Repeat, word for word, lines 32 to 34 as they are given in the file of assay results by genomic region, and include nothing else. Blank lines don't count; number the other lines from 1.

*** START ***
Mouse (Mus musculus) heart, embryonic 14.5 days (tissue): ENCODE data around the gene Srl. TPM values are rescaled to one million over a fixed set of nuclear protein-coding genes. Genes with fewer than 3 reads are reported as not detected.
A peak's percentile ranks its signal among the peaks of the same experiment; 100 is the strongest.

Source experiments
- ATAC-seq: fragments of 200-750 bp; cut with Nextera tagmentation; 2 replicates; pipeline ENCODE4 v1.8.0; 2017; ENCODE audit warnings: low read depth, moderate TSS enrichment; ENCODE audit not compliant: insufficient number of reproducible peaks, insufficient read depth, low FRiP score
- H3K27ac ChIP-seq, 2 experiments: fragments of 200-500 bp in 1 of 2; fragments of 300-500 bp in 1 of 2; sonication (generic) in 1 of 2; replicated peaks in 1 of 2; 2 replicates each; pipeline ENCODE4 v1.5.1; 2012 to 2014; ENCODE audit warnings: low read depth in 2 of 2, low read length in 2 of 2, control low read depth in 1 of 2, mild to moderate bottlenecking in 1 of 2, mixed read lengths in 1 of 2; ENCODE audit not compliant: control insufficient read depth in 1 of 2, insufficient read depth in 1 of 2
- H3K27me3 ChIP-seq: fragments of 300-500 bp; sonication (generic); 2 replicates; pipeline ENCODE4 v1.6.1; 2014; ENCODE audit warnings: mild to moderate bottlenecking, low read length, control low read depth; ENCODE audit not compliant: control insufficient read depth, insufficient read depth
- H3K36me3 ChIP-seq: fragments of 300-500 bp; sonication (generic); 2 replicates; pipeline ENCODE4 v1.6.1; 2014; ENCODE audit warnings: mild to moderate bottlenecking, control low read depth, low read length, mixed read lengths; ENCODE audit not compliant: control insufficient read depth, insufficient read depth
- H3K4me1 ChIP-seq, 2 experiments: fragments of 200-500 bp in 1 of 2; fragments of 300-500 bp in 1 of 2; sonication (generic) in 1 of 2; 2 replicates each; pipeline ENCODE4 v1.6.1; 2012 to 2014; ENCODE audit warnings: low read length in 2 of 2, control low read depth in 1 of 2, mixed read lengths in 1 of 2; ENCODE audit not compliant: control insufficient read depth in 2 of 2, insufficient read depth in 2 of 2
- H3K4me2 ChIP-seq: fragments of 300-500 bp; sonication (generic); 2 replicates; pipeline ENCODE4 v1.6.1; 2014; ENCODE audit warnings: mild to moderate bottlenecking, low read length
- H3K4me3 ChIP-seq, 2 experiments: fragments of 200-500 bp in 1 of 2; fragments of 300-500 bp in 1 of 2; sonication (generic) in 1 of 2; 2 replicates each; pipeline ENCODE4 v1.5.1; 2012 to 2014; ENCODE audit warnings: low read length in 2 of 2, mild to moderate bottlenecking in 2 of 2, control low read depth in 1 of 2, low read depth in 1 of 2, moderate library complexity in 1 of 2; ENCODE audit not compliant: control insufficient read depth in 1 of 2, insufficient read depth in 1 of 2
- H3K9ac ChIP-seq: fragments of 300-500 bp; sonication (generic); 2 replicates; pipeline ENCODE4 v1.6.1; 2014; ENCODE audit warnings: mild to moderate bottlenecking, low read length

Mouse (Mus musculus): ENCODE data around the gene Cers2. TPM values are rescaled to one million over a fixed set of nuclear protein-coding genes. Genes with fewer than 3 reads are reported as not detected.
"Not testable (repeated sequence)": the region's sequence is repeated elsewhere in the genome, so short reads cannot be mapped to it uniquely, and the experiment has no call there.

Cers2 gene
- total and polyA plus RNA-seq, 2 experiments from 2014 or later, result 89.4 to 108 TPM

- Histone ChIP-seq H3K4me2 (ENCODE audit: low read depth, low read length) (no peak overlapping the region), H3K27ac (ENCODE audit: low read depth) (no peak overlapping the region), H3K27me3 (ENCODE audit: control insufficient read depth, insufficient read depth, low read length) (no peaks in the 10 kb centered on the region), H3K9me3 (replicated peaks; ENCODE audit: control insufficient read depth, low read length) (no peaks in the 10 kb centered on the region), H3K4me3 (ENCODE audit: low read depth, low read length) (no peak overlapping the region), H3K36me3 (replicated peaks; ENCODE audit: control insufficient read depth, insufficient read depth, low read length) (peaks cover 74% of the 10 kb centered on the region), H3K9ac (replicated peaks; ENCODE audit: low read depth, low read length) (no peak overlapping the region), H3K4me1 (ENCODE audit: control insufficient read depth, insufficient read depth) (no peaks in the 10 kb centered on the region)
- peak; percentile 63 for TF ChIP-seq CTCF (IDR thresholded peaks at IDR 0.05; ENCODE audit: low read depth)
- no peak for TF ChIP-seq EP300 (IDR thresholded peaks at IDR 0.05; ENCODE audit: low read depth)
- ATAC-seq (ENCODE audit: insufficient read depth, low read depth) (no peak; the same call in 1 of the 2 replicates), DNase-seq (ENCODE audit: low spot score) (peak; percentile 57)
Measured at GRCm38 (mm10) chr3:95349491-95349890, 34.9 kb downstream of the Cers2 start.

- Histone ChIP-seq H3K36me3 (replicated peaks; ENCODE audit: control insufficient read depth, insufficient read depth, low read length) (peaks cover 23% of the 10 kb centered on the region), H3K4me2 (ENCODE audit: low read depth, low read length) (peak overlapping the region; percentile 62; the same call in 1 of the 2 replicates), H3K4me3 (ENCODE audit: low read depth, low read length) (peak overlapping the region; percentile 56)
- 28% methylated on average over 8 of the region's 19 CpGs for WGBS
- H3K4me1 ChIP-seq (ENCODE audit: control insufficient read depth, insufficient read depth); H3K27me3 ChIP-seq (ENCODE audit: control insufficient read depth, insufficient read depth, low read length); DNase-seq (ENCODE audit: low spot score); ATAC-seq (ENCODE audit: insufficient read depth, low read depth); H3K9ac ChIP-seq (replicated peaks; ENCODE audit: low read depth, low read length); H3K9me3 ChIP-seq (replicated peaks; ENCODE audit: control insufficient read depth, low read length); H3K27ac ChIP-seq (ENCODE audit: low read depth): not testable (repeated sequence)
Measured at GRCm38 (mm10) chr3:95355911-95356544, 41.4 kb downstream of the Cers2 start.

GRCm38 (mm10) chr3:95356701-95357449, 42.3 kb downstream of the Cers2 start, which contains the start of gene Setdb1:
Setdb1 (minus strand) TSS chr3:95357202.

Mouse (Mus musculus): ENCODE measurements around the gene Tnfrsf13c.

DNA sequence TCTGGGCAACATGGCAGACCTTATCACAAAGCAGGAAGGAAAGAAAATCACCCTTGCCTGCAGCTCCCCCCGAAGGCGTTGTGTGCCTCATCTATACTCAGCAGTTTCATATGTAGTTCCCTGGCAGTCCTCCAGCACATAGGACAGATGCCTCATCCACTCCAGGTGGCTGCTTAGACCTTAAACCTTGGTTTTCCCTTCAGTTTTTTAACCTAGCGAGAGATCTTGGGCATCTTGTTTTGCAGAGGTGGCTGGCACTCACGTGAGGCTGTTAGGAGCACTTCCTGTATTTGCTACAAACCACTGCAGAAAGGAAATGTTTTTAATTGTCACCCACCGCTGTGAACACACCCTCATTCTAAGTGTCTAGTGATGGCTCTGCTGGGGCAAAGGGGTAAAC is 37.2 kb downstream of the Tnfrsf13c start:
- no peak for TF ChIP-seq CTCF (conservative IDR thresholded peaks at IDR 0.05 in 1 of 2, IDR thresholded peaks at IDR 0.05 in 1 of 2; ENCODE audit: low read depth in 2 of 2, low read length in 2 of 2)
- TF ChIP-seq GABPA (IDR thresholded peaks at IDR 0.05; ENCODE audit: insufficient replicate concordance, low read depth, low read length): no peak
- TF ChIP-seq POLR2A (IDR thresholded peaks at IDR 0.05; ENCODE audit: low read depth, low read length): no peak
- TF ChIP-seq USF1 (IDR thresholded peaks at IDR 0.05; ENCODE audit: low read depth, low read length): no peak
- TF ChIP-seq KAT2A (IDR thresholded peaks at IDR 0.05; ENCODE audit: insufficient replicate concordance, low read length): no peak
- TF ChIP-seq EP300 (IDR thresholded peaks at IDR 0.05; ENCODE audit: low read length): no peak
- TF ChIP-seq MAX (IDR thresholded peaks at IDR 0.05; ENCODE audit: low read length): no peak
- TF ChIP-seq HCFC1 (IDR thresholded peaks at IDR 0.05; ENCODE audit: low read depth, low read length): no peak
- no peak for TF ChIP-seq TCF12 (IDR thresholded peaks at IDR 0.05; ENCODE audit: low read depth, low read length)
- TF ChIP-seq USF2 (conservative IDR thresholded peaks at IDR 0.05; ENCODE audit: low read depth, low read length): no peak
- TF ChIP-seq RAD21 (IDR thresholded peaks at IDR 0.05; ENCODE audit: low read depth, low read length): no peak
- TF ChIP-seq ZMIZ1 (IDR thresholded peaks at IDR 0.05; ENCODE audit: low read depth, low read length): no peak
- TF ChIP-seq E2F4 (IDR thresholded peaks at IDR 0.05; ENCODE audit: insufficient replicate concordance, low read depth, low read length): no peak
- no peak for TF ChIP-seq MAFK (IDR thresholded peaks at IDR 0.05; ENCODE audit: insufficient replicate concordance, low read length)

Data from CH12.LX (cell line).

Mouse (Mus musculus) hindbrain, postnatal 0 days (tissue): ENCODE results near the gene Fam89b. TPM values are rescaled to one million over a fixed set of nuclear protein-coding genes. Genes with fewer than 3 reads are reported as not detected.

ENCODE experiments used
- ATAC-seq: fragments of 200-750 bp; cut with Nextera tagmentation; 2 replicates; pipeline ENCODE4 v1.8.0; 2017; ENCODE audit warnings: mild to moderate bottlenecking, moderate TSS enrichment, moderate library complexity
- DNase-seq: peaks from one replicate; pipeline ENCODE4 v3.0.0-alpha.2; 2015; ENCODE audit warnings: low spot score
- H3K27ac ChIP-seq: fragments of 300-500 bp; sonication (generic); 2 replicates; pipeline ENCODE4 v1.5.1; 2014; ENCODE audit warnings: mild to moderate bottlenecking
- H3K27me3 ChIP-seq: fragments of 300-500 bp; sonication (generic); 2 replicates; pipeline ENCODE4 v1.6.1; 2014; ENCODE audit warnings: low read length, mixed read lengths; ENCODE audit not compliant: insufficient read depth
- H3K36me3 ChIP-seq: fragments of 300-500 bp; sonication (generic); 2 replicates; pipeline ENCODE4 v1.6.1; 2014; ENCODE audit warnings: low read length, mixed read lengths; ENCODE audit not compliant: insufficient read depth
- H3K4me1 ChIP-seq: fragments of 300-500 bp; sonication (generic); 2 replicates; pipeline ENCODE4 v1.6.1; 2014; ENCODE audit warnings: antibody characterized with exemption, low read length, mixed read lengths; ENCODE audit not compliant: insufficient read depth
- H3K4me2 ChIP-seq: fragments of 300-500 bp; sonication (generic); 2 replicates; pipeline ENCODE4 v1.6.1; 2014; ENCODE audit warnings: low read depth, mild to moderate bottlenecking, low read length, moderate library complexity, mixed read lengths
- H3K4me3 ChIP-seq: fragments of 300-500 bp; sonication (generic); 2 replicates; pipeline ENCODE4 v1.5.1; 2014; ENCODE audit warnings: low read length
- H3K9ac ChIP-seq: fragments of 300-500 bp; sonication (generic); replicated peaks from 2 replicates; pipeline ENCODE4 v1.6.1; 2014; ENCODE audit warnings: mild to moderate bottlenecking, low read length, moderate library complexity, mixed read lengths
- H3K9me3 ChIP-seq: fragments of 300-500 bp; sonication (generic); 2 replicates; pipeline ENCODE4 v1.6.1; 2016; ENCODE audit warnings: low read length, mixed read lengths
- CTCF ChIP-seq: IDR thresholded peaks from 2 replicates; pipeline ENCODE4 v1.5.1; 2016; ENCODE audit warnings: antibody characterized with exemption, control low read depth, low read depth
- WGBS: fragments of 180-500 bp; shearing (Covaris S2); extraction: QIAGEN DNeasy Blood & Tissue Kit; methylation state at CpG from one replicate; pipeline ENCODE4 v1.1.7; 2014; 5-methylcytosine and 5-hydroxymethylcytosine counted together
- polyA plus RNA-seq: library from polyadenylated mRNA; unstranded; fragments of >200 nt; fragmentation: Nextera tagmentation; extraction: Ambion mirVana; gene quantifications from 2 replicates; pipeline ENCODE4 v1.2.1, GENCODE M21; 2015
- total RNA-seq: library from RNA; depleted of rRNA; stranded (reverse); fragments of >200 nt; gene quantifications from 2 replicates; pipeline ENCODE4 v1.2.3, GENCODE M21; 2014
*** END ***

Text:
- TF ChIP-seq USF1 (IDR thresholded peaks at IDR 0.05; ENCODE audit: low read depth, low read length): no peak
- TF ChIP-seq KAT2A (IDR thresholded peaks at IDR 0.05; ENCODE audit: insufficient replicate concordance, low read length): no peak
- TF ChIP-seq EP300 (IDR thresholded peaks at IDR 0.05; ENCODE audit: low read length): no peak